Sphincter-like motion following machanical dilation of the internal inguinal ring during indirect inguinal hernia procedure
- Autori: AMATO, G; SCIACCHITANO, T; BELL, SG; ROMANO, G; COCCHIARA, G; LO MONTE, AI; ROMANO, M
- Anno di pubblicazione: 2009
- Tipologia: Articolo in rivista (Articolo in rivista)
- OA Link: http://hdl.handle.net/10447/35946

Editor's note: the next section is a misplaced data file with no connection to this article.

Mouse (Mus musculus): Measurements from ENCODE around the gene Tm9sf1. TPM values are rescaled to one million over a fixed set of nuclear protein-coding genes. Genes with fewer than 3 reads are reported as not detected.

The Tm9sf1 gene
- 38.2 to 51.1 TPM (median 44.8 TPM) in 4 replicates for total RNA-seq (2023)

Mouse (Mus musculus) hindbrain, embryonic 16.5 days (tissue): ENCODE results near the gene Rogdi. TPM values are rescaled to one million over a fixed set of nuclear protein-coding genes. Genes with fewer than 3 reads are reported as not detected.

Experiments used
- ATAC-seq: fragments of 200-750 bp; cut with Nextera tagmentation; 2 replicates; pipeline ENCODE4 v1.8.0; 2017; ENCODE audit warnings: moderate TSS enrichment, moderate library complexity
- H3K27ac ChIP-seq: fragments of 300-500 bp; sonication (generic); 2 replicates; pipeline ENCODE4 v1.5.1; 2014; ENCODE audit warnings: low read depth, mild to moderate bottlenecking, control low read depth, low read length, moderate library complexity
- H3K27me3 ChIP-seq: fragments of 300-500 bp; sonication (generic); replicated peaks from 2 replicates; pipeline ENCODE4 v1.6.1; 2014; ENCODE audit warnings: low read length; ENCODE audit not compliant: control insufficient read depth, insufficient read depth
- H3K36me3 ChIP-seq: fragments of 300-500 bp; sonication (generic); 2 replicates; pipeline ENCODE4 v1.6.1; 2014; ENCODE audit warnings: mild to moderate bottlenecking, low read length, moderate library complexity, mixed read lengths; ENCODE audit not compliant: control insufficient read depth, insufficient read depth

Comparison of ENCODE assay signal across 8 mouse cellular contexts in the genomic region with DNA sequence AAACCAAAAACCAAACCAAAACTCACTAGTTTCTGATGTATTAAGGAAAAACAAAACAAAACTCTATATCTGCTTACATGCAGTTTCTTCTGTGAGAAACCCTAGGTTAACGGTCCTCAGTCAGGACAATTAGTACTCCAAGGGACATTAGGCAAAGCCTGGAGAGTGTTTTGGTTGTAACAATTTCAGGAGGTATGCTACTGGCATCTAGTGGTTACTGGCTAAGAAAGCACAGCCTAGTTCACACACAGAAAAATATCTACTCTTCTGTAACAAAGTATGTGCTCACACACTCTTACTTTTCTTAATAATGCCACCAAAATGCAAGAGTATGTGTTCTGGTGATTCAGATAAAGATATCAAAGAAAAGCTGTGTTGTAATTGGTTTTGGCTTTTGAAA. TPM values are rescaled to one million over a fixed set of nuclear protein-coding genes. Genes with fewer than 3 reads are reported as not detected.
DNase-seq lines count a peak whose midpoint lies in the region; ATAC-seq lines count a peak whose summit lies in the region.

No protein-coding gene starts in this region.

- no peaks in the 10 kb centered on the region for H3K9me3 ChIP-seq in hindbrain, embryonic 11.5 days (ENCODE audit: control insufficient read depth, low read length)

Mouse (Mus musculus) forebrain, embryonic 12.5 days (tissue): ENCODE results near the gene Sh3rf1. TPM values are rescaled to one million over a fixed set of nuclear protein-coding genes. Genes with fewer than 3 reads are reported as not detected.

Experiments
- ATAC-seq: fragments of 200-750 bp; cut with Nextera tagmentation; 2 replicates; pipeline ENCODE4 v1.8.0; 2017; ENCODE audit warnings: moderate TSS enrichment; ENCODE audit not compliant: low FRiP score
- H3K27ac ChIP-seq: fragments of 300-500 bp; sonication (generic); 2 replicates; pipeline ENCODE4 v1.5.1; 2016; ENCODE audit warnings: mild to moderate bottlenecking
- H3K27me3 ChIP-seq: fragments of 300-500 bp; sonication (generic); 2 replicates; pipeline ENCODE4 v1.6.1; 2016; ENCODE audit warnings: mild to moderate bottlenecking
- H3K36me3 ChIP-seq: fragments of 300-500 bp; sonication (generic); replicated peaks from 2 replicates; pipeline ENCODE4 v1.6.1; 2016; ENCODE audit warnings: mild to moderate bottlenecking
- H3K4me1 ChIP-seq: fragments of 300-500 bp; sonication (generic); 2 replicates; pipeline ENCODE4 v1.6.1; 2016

INTRODUCTION: Even today, there is still great speculation as to the underlying pathogenesis of inguinal hernia. As a result, it could be extrapolated that the vast majority of repairs are based upon conjecture. Most current repairs are founded upon the principle of "closing the defect" in the anatomy, either by suturing closed under tension, covering with a mesh or obliterating the defect with a plug. Many variants of each method are refined to achieve better clinical outcomes. Yet few, if any, strive to understand a fundamental question: "What has gone wrong with the normal physiological and anatomical mechanisms that prevent abdominal structures protruding through the abdominal wall?" We consider, in the normal subject, the muscular structures that converge and wrap around the inguinal canal as a highly dynamic structure, which forms a reactive barrier to the augmentation of intra-abdominal pressures. In effect, the structures work together like a "striated sphincter complex." Through years of surgical experience, we have seen the formation of adhesions and fibrosis in these delicate and key structures, and hypothesised that they may impair its shuttering action, thus, creating a patency of this jammed inguinal ring leading to hernia. Based upon these observations, we have created a hernia repair variant that tries to "unblock" the muscles prior to repair, thus, hopefully restoring a degree of physiologic function. METHODS: A retrospective study describes the results of 47 patients operated for indirect inguinal hernia with a standardised procedure consisting of meticulous adhesiolysis of the hernia area and mechanical dilation (divulsion) of the inguinal orifice in order to break stiff fibres within the muscle, allowing viable muscle fibres to contract freely once more. After dilation, a proprietary lamellar-shaped implant was delivered into the canal. Its form and function are designed to eliminate impingement of the cord structures and give a gentle outwards force to induce a reactive contraction of the sphincter-like muscle complex during healing. This gentle contraction offers the possibility to eliminate fixation of the implant. RESULTS: The removal of scar tissue, dilation and the introduction of the implant into the internal inguinal ring induced a forceful "gripping" contraction by the sphincter complex in all patients. Even without fixation, it became almost impossible to pull the implant out of the canal. After obliterating the orifice with the lamellar implant, it was clear that there was no dilative compression upon the cord structures. CONCLUSION: The results of this combined procedure, scar removal, dilation and implant delivery, led to thoughtful suggestions regarding the anatomy and the physiology of the inguinal canal. The procedural adhesiolysis during indirect inguinal hernia repair has always shown the well described concentric muscular arrangement formed by the internal oblique and transversus muscles. This circular-shaped muscular structure is often recognised as a static barrier that, due to weakness and/or together with other causes, fails in its role and allows indirect inguinal hernia protrusion. According to the results of our observations, we consider this concentric muscular complex as a dynamic formation: we will use the term "striated sphincter complex." Its steady tightening motion after divulsion and the insertion of a lamellar implant is always accompanied by a strong gripping action, which is not seen prior to divulsion. This indicates that it could correspond to a sphincter: the "inguinal sphincter." The impairment of this sphincter could be the cause of the inguinal canal's patency and the development of hernia.